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9 thoughts on “LIVE NOW: Discussion #1”
In terms of establishing connections with the Native American communities, I highly recommend this conference: https://www.indian-affairs.org/repatriation_conference.html
Can the panel reflect on the practices and images of burial that we saw during the pandemic of the burial of millions of people of color in Brazil and in the U.S.A and what can these practices of burial say about the notions that you have raised in your discussions about identities and bodies?
I loved the discussion about community-led repatriation processes. I was wondering if the panelists could speak more about how they square those processes with larger issues facing the University. In specific, I am thinking about the University of Pennsylvania’s ongoing displacement of Black people from their homes and neighborhoods in Philadelphia through gentrification and land grabs. How do we understand community-led processes within context of the neoliberalization of the university?
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What role, if any, do you see the federal government playing in requiring institutions to account for the bodies in their collections?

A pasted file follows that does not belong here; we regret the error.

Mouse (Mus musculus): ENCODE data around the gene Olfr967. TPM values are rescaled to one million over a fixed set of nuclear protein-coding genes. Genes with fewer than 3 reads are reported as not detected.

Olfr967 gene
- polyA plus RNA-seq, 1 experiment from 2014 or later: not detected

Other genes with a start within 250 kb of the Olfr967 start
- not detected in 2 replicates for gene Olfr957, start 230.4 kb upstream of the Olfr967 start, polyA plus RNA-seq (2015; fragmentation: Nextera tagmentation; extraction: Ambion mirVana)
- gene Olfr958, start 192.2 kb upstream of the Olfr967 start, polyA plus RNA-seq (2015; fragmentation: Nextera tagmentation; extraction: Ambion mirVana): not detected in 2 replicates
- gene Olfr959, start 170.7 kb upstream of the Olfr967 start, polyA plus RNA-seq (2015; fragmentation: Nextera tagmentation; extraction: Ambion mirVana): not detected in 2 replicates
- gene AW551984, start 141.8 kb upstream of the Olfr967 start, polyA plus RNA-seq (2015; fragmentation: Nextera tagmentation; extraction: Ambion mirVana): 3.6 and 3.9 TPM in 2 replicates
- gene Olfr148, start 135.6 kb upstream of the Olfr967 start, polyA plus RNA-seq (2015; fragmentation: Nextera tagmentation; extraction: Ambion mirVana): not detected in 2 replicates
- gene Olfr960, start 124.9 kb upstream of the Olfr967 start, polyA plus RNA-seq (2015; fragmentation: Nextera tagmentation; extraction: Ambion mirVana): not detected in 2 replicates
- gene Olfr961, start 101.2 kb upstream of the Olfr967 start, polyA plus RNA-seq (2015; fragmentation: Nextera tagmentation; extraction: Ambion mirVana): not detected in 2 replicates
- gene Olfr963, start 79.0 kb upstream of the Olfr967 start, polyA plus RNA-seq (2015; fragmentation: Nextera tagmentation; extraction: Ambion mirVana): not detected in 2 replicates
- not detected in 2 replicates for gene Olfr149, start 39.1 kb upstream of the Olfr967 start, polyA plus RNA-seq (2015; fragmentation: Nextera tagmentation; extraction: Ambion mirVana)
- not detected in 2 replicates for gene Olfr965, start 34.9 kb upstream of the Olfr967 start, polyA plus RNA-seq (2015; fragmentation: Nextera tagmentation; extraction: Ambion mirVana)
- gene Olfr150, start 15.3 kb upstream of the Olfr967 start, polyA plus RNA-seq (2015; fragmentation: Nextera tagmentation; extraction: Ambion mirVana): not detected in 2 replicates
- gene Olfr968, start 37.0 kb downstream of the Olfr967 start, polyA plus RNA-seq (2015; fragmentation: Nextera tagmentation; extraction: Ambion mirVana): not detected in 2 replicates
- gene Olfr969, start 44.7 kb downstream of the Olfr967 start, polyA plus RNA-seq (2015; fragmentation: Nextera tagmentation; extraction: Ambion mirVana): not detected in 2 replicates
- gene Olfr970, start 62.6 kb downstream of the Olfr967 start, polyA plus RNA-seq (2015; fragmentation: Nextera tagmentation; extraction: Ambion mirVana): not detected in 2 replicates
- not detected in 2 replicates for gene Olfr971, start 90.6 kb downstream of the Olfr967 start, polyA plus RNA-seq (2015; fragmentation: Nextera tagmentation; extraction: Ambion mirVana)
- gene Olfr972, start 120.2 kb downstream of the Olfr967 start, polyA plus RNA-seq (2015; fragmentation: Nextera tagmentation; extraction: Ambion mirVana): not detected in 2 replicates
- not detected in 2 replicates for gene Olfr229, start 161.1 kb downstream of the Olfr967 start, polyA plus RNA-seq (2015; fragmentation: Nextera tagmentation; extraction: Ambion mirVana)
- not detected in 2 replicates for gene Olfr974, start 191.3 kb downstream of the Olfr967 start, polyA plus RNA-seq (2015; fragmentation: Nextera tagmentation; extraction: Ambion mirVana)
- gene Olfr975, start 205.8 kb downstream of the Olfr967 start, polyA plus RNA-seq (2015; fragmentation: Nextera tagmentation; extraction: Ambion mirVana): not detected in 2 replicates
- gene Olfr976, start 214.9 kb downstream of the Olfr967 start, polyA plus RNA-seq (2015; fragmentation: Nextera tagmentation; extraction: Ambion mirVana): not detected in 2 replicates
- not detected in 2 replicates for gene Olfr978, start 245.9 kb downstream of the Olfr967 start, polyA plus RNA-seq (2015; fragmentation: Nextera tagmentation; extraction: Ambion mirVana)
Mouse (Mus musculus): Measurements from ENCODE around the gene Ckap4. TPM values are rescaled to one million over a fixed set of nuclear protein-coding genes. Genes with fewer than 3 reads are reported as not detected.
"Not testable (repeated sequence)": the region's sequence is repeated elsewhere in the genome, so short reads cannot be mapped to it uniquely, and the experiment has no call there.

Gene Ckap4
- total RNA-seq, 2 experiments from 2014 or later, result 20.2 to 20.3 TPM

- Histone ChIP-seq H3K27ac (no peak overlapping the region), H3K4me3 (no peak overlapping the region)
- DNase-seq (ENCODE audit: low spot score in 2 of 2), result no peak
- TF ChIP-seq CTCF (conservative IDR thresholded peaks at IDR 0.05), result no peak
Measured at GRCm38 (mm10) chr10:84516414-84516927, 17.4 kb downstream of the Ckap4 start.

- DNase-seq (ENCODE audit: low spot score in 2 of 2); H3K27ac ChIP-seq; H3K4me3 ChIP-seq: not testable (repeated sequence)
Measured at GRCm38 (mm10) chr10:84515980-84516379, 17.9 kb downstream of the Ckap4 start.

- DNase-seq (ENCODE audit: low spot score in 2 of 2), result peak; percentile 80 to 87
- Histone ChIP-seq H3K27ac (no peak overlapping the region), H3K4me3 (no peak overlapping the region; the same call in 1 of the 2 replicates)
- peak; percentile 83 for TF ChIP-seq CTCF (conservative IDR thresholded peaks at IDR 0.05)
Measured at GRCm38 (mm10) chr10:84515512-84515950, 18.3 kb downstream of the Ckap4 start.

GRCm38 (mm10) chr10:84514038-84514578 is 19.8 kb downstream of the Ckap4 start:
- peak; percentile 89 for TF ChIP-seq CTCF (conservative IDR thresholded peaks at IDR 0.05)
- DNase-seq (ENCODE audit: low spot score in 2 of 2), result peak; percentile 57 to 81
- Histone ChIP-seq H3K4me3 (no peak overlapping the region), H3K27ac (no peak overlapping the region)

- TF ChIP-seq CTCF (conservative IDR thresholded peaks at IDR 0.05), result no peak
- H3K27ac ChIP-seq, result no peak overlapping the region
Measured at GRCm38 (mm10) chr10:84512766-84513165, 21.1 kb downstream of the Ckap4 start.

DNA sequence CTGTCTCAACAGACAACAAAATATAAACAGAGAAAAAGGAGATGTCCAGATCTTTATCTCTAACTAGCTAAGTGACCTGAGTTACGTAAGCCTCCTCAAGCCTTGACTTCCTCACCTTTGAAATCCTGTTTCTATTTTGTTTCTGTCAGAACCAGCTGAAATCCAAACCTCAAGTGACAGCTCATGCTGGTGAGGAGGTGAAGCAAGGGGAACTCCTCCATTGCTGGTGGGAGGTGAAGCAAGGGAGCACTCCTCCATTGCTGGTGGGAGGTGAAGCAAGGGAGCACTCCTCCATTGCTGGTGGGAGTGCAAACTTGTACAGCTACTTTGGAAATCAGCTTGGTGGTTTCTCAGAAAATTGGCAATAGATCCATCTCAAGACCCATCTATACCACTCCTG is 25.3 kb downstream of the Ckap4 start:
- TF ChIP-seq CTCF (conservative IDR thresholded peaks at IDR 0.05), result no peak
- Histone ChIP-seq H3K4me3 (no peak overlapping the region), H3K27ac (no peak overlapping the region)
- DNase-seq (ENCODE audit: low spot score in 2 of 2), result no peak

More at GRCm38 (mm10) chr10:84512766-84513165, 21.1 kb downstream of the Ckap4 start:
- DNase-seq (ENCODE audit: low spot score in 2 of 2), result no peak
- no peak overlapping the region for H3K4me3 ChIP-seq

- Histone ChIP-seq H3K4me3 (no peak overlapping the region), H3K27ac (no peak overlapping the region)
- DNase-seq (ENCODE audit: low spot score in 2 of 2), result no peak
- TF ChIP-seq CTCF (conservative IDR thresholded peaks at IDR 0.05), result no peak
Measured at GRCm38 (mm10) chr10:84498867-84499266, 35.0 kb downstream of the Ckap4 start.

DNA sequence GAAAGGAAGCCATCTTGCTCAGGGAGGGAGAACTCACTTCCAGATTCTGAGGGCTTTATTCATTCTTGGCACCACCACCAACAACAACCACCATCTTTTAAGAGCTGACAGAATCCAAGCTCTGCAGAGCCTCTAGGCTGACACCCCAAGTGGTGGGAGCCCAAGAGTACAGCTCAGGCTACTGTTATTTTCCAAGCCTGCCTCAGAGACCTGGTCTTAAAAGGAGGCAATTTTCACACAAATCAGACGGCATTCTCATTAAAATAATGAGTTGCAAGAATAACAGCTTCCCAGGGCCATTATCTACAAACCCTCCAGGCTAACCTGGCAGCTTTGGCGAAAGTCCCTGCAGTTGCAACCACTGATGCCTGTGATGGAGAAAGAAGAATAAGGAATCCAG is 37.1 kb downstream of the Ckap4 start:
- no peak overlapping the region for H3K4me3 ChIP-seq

I would like to invite you all to the Pennsylvania Hallowed Grounds annual meeting this Saturday online. We are trying to save Pa AA cemeteries. https://www.eventbrite.com/e/pa-hallowed-grounds-tickets-170206573443
Is there any way to use the DNA from the remains collected to see if there are any living relatives?
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How might emerging museum professionals contribute to these and other repatriation and reburial projects? What can we do to assist even though we do not necessarily have the expertise or experiences yet? Additionally, how can white/Euro-American museum professionals contribute/support without intruding into spaces that are not for us? (Thank you very sincerely for your time.)
Thank you for the interesting discussion. How do you plan to approach International communities?
Awesome discussion. My family successfully defended our Afro-Indigenous “Colored Cemetery” in Greenwich, CT. The restoration of our sacred ancestral burial site has begun and we hope to have a ceremony when our cemetery is restored next year. I am currently writing a book as well as making art regarding my experience with fighting for my ancestors who were almost erased from history. I was a graduate Cultural Anthro student, under Leith Mullins and Delmas Jones, at CUNY Grad Center back in 1991 and was one of those students who took it to the streets. ✊🏽✊🏽✊🏽